Detroit Free Press

Experts disagree on Whitmer’s move regarding MSU board

Governor could face political implicatio­ns

- Sarah Atwood Lansing State Journal USA TODAY NETWORK – MICHIGAN

EAST LANSING — In the four weeks since Michigan State University’s Board of Trustees formally asked Gov. Gretchen Whitmer to consider removing two of their colleagues for ethical and code of conduct violations, the governor has taken no public action.

Removing former board Chair Rema Vassar, D-Detroit, and Trustee Dennis Denno, D-East Lansing, could have political implicatio­ns for Whitmer, who may be eyeing higher office in the future, according to one expert.

Another argues it may not matter, despite the fact that trustees are elected in statewide votes, given that both are relatively unknown outside education circles and the East Lansing campus.

Whitmer’s Press Secretary Stacey LaRouche said one day after the board voted 6-2 on March 3 to censure Vassar and Denno and refer them to Whitmer’s office that the governor’s office was aware Vassar and Denno had been referred for potential removal

“As we have done in similar instances, we will take the time to carefully review this request upon official receipt of the formal communicat­ion of the board,” LaRouche said at the time.

LaRouche said Wednesday the request was still under “careful review.”

Whitmer recently told Fox 2 Detroit in brief statements that she’s taking the board’s requests seriously but that there’s serious ramificati­ons from any decision made, so she wants to take her time to “make the right call.”

“My legal team is doing its due diligence and I don’t have anything to announce today,” Whitmer said.

‘Political theatre’

Demetri Morgan, an associate professor at Loyola University Chicago, said he would be concerned Vassar’s race — she is Black — and gender will play a role in the fallout of her potential removal. Depending on the way it’s spun, this issue could get “dicey” for Whitmer.

“Whatever Whitmer’s future political aspiration­s are, she’s expected to deliver Michigan for the Democratic candidate (President Joe Biden),” he said. “To do this, she needs Black people to show up and vote.”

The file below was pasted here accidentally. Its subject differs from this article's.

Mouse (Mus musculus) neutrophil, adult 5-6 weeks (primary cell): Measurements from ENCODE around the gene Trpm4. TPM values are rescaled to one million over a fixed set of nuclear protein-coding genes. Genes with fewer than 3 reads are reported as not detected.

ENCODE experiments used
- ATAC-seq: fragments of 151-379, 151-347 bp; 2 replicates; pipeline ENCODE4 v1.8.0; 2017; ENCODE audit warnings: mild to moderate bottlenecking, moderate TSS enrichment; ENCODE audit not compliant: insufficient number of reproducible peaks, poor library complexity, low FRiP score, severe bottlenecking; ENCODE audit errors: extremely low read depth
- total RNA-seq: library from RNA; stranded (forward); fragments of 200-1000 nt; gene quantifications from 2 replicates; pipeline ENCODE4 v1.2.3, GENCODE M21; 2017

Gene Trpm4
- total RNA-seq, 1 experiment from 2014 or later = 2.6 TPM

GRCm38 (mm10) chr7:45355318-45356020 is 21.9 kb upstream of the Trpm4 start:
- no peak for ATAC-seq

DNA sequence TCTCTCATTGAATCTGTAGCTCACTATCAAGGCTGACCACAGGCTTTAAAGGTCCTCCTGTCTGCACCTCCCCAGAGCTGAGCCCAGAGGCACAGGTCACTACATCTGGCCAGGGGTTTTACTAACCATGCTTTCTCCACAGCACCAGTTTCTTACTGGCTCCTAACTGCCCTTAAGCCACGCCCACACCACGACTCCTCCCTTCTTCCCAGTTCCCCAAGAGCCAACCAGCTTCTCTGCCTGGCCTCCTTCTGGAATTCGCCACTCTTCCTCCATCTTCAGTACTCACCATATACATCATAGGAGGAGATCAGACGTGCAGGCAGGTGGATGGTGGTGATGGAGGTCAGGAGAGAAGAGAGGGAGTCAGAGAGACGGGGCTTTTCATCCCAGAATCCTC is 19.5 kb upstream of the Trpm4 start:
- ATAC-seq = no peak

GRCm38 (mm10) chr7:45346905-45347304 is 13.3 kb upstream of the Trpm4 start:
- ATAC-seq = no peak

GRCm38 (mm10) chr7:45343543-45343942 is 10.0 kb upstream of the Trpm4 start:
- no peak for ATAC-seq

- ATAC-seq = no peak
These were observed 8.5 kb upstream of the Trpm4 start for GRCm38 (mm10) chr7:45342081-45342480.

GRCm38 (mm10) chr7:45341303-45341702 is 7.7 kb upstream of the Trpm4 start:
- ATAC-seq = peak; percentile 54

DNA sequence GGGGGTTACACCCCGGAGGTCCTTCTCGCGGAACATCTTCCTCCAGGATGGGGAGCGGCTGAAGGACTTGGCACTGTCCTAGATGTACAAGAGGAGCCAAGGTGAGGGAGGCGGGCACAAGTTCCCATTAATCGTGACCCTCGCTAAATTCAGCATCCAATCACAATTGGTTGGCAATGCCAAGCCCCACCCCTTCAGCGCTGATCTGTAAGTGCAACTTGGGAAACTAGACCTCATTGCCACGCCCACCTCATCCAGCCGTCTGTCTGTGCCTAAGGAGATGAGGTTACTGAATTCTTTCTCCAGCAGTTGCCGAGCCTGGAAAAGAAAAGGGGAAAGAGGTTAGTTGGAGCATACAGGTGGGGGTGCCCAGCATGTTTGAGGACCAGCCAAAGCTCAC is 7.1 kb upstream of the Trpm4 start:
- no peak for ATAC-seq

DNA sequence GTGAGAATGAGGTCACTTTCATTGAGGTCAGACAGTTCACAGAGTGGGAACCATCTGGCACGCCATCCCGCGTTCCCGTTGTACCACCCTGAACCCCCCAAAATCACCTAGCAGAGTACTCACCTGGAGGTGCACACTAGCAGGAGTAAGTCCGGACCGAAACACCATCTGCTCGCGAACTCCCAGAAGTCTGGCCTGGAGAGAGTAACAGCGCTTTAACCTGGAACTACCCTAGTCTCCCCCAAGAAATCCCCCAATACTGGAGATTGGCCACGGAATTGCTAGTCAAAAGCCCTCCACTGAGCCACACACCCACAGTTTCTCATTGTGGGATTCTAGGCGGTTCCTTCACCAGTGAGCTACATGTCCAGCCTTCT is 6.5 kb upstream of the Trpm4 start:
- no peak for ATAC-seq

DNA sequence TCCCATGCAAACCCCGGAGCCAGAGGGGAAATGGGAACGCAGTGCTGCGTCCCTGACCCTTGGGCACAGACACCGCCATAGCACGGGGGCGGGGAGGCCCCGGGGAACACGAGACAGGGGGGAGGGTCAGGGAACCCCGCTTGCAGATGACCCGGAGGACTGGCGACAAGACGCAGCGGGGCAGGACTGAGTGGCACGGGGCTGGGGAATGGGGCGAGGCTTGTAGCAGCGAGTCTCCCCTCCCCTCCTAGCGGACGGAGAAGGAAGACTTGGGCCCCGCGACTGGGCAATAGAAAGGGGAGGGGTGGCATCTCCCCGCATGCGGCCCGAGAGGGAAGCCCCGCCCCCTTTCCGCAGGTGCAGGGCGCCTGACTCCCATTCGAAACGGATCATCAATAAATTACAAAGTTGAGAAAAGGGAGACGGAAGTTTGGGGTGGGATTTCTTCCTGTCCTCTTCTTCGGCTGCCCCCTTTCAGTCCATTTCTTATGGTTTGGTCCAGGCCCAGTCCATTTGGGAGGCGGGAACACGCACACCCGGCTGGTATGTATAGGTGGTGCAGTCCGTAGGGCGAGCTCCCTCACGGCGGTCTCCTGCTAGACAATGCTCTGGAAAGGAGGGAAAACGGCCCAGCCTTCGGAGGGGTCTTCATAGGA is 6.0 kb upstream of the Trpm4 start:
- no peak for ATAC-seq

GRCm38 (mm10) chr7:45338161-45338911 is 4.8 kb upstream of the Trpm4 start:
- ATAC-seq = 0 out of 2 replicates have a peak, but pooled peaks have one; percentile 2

The media coverage of any removal effort might not look good for the governor.

“I can see ‘First Black Chair of MSU removed by governor’ as a headline, which wouldn’t look good for (Whitmer).” Morgan said. “People might not care about the nuances of the situation, and just see that (Vassar) was removed by the governor.”

Morgan argues that politicizi­ng a university issue could get complicate­d. He added that MSU’s governance problems existed long before Vassar and Denno were elected, and time needs to be taken to step back and review the existing policies.

Politicizi­ng the internal problems means expecting the rules of university govern

ance to fit nicely within the rules of political theatre, which they won’t, he said.

Morgan said he couldn’t say that Vassar’s racial identity did not play a role in how the entire controvers­y played out.

“Would we be here if Rema was someone else? I don’t know for sure,” he said. “It’s hard for me to not believe that the punishment might not be categorica­lly different, if it was someone else ... I don’t know if she’s given the same grace.”

Before the trustees voted to refer her to the governor and take away her leadership positions, Vassar alluded to her belief that her race and gender could have been factors in how the investigat­ion was conducted and the board’s scrutiny of her.

“African Americans, other people of color and women are oftentimes held to a much higher standard or diminished and dismissed...,” Vassar said. “Well, as I’ve stated, I could have made some different decisions. I certainly hope that who I am did not influence anyone involved in this investigat­ion and report.”

State Sen. Sylvia Santana, D-Detroit, sent a letter to Attorney General Dana Nessel’s office on March 4, asking for a review of the constituti­onality of the board’s vote to censure Vassar. The board also censured Brianna Scott, who is Black, but did not vote to refer her for removal by Whitmer.

“Specifical­ly, I am asking for your opinion on the attached MSU Board of Trustees Executive Action Summary on the resolution for censure; if the censure and removal from committee boards of Dr. Vassar is a violation of the Michigan

Constituti­on,” Santana wrote. “I stand by my belief that the electorate’s right to afford Dr. Vassar the full powers and duties of an MSU Trustee have been violated. Subsequent­ly, forwarding of Dr. Rema Vassar to the Governor of Michigan for removal under MCL 168.293 further disenfranc­hises voters from marginaliz­ed communitie­s exacerbati­ng equal representa­tion on the MSU Board of Trustees.